There’s an old American saying, “There’s an elephant in the room.” It’s big, everyone sees it, and they know it’s there, but not sure anyone will do anything about it. In ocean carriage, either capacity is being ignored or it’s simply going unaddressed. Shippers can enjoy the short-term benefits but aren’t really sure what the long-term effects of excess capacity might bring.
Mega-ships are becoming very popular as savings on fuel are considerable as well as offering lower slot costs to carriers. We can expect at least 35 or more 18,000-plus TEU container ships to be delivered over the next couple of years. It will be very tempting for other carriers to follow suit because of the need to compete, and if that becomes a fact, it will be extremely difficult to better control capacity, which is something that railroads, airlines and truckers seem to do quite well.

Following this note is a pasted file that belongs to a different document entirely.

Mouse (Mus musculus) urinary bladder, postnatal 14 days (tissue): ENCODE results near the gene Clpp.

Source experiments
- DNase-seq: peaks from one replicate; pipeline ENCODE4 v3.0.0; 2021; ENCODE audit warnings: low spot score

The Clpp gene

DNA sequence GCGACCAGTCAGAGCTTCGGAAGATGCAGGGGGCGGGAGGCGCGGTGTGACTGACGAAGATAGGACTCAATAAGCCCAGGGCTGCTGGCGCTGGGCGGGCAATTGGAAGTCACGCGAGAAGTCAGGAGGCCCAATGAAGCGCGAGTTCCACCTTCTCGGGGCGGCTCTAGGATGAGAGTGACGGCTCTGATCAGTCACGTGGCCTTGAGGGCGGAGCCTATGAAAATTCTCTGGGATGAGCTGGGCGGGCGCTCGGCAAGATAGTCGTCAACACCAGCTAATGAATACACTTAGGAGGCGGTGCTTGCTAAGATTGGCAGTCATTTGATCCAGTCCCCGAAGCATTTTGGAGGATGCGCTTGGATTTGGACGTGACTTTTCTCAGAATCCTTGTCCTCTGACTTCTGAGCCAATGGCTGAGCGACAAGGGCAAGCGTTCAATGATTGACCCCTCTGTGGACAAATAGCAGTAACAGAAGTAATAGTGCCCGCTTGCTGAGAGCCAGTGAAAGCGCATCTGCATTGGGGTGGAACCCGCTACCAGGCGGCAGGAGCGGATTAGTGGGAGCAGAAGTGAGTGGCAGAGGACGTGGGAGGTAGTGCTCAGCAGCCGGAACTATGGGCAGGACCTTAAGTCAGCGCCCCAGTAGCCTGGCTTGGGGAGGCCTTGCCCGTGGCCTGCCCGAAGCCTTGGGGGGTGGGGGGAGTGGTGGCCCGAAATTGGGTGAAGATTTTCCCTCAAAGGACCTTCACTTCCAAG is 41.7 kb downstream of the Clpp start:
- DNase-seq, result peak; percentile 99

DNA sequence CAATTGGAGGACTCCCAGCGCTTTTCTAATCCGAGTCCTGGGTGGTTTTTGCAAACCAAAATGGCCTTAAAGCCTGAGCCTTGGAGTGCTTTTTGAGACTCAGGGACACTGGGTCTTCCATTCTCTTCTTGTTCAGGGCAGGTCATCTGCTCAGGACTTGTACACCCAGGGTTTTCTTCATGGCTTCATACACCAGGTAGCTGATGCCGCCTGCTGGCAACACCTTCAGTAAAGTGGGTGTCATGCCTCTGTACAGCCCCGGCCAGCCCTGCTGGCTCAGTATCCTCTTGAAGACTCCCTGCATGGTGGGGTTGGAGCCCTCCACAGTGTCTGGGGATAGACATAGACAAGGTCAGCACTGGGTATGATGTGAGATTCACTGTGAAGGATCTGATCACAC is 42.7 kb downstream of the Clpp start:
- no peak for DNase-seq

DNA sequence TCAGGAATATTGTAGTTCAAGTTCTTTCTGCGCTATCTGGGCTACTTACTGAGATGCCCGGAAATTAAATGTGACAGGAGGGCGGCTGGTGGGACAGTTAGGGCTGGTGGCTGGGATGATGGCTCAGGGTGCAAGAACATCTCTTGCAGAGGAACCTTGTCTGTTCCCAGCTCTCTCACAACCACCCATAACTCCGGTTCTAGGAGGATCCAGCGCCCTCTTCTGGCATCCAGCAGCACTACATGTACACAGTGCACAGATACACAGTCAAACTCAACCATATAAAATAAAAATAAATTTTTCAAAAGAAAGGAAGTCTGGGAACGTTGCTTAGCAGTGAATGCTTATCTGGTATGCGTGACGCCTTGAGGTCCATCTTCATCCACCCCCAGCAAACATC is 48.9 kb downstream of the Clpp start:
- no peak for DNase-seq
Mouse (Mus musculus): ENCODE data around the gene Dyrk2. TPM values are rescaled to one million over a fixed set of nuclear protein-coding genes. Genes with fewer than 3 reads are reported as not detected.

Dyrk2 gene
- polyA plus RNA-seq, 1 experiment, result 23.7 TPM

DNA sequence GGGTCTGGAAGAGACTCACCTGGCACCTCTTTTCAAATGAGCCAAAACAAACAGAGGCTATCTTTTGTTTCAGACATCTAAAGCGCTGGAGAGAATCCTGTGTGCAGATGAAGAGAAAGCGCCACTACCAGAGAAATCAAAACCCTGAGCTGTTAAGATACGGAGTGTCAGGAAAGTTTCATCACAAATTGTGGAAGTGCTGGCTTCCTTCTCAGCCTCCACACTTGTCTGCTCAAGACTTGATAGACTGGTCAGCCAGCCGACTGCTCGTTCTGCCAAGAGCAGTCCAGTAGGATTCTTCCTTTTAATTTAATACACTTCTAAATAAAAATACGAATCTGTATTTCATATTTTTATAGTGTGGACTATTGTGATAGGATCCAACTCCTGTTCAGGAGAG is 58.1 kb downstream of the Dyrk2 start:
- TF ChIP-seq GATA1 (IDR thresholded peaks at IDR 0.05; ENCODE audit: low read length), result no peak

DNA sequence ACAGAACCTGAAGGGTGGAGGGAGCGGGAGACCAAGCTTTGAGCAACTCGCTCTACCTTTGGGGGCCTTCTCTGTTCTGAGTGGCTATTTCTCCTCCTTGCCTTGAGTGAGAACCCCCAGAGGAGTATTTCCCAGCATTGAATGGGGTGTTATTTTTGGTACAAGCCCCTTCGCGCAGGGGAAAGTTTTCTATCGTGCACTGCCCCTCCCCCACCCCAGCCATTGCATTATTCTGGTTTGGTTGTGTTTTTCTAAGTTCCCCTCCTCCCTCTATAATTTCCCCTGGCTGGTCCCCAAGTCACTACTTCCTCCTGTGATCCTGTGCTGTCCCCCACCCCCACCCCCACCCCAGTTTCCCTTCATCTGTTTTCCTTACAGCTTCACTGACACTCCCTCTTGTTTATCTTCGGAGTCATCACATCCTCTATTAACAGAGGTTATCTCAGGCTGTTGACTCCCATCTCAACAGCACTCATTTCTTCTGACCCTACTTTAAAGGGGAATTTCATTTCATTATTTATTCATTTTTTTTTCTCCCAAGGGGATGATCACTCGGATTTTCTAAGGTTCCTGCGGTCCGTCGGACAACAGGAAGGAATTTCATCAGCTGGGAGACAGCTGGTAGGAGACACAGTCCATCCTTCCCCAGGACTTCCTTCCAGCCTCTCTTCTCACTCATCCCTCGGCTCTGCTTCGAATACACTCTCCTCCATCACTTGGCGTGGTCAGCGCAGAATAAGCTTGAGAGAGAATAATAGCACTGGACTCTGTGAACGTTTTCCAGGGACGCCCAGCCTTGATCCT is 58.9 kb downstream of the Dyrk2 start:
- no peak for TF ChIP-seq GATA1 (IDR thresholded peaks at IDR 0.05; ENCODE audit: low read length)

Another consideration that shippers need to watch closely is how many alliances will develop in the future. If there are limited alliances, there will be more limited choices in weekly sailings. This can certainly have a negative effect on resilient supply chains that need to be constantly fed.
We have seen how countries’ economies are affected by debt, and both the U.S. and Europe are stellar examples, so carriers also need to be aware of those same dangers. Investments in high capital businesses can result in either lucrative returns or very disastrous results. What’s left over can be anyone’s guess.
This all leads to the game, “Only the Strong Survive,” and those left will definitely become much stronger; Future rate levels could result in even more significant costs of ocean transportation. This is not a business for the faint of heart.
Zhang Bing is President of China Shipping (North America) Holding.